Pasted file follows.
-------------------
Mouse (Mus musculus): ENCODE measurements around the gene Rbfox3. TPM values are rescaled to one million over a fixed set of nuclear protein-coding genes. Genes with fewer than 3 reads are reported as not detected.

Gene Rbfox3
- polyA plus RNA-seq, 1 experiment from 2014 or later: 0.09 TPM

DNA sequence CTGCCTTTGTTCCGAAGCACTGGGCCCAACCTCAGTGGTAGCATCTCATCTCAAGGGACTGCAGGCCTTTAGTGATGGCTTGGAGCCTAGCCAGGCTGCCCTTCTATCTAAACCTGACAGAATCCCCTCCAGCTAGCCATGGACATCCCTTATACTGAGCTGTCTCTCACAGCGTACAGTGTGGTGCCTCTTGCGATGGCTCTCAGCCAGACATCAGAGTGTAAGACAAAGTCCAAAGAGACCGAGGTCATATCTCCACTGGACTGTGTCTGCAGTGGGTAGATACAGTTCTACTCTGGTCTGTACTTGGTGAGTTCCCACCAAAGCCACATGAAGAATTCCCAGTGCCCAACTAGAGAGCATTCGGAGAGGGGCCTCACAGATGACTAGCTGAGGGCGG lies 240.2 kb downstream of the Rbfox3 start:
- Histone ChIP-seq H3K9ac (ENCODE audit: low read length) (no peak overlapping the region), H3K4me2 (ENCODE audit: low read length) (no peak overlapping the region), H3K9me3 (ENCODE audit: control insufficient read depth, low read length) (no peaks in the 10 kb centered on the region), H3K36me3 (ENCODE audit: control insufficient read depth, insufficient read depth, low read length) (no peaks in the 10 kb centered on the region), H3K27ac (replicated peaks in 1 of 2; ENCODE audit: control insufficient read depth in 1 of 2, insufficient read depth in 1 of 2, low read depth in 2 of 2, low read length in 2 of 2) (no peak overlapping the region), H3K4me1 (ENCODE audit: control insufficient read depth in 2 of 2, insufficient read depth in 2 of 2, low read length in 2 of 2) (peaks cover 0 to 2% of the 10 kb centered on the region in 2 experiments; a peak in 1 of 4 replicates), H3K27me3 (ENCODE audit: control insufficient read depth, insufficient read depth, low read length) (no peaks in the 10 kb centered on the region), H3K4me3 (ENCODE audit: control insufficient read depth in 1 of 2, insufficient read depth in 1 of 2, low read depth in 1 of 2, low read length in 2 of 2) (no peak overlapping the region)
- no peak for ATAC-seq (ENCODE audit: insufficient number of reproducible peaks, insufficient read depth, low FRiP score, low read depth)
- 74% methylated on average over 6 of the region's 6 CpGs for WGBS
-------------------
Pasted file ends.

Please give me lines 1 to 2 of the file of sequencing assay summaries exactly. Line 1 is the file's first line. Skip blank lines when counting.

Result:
Mouse (Mus musculus): ENCODE measurements around the gene Rbfox3. TPM values are rescaled to one million over a fixed set of nuclear protein-coding genes. Genes with fewer than 3 reads are reported as not detected.

Gene Rbfox3